Though comparatively a young man, George D. Hiltabrand has already evinced
that he possesses exceptional business and financial ability, and during the
six years of his residence in Tonica, LaSalle county, he has been an
untiring worker in the interests of the place — a fact thoroughly
appreciated by its citizens. The standing of a town or community in the
public opinion is a matter that should be of great concern to every
inhabitant of the place, for true patriotism, like charity, should begin,
though not end, at home.
The grandfathers of our subject were numbered among the early pioneers of Illinois, and his relatives have borne an important part in the development of its resources. George Hiltabrand, his paternal grandfather, was a native of North Carolina, and lived in Tennessee prior to his removal to Magnolia township, Putnam county, Illinois, in 1827. His farm was located at a place known as Ox Bow, and there he resided until his death, which event occurred when he was nearly three-score and ten years of age. During the Black Hawk war he enlisted and served as a sergeant of his company. Jeremiah Hartenbower, the maternal grandfather, was born in Germany, came to America in the '20s, and about 1830 located in Putnam county, Illinois, taking up some government land. Later he settled in Hennepin township, and in 1876 he departed this life at his home in the village of the same name. He had nine or more children and George Hiltabrand had eleven children, and their descendants are numerous and influential, both in this and in other states of the Union.
Benjamin F. Hiltabrand, father of George D., was born in Putnam countv, where he was a successful farmer and stock-raiser for many years after arriving at manhood. In 1882 he came to LaSalle county, and during the next thirteen years he dwelt about a mile and a half west of the village of Lostant. He owns six tracts of eighty acres each in that locality, another farm of one hundred and twenty acres in that district, and about five hundred and seventy acres in Iowa, besides twenty acres in Putnam county. Since 1895 he has lived retired in Bloomington, Illinois. For some time he was the supervisor of Magnolia township, Putnam county; and in Hope township, this county, he served in the same capacity. Politically he is a Democrat, and religiously both he and his estimable wife are members of the Baptist church. In her girlhood she bore the name of Minerva Hartenbower, and, like her husband, she was born in Putnam county. They had six children, four of whom survive, namely: George D., Norman J., Vera L., and Benjamin Franklin.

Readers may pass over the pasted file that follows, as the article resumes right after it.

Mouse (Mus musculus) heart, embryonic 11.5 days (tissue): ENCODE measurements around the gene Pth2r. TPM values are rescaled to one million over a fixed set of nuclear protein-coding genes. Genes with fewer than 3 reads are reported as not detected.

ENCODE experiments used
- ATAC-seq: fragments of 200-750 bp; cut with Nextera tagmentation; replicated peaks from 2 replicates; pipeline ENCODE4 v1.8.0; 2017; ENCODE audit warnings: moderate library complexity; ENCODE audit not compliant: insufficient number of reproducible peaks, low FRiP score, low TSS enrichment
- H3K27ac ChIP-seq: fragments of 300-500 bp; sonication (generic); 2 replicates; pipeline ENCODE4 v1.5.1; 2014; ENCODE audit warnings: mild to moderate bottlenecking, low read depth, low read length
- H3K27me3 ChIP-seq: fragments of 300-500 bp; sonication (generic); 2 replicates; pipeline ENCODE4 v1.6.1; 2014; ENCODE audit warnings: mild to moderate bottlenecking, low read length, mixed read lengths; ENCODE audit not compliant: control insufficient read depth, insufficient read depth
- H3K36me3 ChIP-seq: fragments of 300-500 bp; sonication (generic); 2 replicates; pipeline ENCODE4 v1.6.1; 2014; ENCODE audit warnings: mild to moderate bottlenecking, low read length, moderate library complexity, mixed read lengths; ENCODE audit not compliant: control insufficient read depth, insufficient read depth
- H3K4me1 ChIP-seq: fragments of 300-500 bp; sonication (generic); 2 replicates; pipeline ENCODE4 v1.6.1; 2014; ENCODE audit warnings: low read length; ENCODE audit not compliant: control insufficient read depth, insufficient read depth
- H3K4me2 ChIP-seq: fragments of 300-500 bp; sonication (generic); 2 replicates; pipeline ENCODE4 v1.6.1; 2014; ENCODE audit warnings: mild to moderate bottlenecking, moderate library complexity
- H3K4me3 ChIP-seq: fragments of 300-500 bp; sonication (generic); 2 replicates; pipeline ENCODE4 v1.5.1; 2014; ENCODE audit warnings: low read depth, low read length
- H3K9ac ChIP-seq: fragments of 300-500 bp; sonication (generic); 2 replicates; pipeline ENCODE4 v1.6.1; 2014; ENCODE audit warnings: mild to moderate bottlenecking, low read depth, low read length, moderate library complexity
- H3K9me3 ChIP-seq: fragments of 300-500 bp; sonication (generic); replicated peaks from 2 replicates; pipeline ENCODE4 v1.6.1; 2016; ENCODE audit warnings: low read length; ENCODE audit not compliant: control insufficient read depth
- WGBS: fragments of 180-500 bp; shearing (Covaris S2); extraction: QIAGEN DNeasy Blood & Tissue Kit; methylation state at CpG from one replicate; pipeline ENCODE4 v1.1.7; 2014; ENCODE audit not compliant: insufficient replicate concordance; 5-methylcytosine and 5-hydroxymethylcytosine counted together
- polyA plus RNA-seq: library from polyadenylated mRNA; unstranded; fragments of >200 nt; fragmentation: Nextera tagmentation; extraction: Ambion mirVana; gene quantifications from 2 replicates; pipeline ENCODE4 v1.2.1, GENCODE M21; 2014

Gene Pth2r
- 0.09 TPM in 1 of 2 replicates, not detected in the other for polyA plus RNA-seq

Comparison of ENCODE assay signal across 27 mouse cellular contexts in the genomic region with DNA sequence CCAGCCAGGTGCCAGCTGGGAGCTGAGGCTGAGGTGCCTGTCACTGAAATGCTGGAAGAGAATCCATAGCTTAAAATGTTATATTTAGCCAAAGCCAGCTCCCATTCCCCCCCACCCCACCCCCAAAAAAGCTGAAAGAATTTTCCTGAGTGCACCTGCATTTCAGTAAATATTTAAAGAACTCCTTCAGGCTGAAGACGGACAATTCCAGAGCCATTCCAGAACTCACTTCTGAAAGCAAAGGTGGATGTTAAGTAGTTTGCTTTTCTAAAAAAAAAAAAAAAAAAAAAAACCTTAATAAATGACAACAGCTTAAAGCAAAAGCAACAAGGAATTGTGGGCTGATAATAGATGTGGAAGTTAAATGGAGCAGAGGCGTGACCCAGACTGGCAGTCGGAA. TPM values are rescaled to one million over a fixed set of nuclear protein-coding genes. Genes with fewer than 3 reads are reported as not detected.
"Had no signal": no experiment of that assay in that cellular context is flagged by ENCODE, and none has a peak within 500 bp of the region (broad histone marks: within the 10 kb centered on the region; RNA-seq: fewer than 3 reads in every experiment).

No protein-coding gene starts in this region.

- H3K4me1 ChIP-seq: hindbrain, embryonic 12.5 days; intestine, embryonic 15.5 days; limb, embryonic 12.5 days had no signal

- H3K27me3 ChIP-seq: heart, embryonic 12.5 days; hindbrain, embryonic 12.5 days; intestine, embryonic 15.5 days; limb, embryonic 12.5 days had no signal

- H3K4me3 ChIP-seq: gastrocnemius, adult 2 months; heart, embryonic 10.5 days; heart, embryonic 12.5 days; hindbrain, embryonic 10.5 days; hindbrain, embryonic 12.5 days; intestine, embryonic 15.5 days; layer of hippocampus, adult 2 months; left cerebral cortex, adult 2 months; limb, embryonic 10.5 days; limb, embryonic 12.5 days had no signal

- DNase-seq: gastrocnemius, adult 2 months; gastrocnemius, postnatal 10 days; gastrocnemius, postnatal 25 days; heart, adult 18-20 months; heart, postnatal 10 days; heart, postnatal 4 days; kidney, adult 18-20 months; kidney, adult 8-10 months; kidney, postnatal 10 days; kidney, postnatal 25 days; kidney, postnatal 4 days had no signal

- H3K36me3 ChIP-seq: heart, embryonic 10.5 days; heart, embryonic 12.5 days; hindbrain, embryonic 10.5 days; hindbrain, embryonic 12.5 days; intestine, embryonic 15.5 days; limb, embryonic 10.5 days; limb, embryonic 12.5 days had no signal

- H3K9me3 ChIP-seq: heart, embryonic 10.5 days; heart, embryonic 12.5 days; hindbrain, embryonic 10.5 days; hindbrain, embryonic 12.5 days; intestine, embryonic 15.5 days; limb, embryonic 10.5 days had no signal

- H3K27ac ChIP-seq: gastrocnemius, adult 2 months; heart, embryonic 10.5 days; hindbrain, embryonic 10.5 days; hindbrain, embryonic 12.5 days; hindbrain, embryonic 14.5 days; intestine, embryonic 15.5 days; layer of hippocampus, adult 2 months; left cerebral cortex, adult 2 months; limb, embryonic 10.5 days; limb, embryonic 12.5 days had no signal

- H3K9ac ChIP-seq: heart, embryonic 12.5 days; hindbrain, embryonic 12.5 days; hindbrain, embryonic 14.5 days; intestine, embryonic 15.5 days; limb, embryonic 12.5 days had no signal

The birth of George D. Hiltabrand occurred on the parental homestead near Magnolia, Putnam county, September 10, 1872. At ten years of age he came to this county, and, after finishing his district and village school education, he took a commercial course at the Dixon (Illinois) Business College and for about a year pursued his studies in the Northern Illinois Normal School in the same town. Then, returning to his father's old homestead, he continued the agricultural labors which have engrossed his time and attention, to a great extent, from his childhood. He is now engaged in the stock business, in partnership with his brother, Norman J., and they cultivate a farm of three hundred and twenty acres. In 1893 our subject became assistant cashier of the Tonica Exchange Bank, and two years later he entered into partnership with John E. Hartenbower and Austin Hiltabrand, and for a year they were the proprietors of this now well known and successful banking institution. In 1896 Mr. Hiltabrand retired and the firm has since consisted of J. E. Hartenbower and George D. Hiltabrand. The latter owns considerable real estate and is interested in its sale and in the insurance business and other enterprises.
In the multiplicity of his private business affairs, Mr. Hiltabrand does not neglect his duties as a citizen, and at present he is serving as president of the board of trustees of Tonica. He is independent in politics, using his franchise for the nominees and principles which he deems worthy of support regardless of party lines. Socially he belongs to Tonica Lodge, No. 364, F. & A. M., of which he is the present master; of Peru Chapter, No. 60, R. A. M.; Tonica Lodge, No. 298, I. O. O. F.; and of Kaiser Camp, Modern Woodmen of America.
On the 12th of December, 1894, Mr Hiltabrand married Miss Lizzie, a daughter of Abraham and Sarah (Dixon) Phillips, and they have one child, Wendall K. Abraham Phillips is a native of Manchester, England, while his wife was born in Philadelphia, Pennsylvania. He came to this state about 1840 and was preceded here by his wife, who came west with her parents in 1838. Her mother dying when the little Sarah was but four years old, the latter was reared by a Mrs. Miriam Graves, who lived to the remarkable age of one hundred years. The paternal grandparents of Mrs. Phillips were James and Nancy Dixon, and her maternal grandparents were John and Mary Woolsoncroft. James Dixon, a native of England, located in the neighborhood of Magnolia, Illinois, about 1845, and he lived to be well along in years, while his wife was almost a century old at the time of her death. John Woolsoncroft, also a native of England, did not come to America until he was past the prime of life, and his last years were spent in Putnam county, Illinois, where he died at an advanced age.
Extracted 13 May 2019 by Norma Hass from Biographical and Genealogical Record of LaSalle County, Illinois, published in 1900, volume 2, pages 618-620.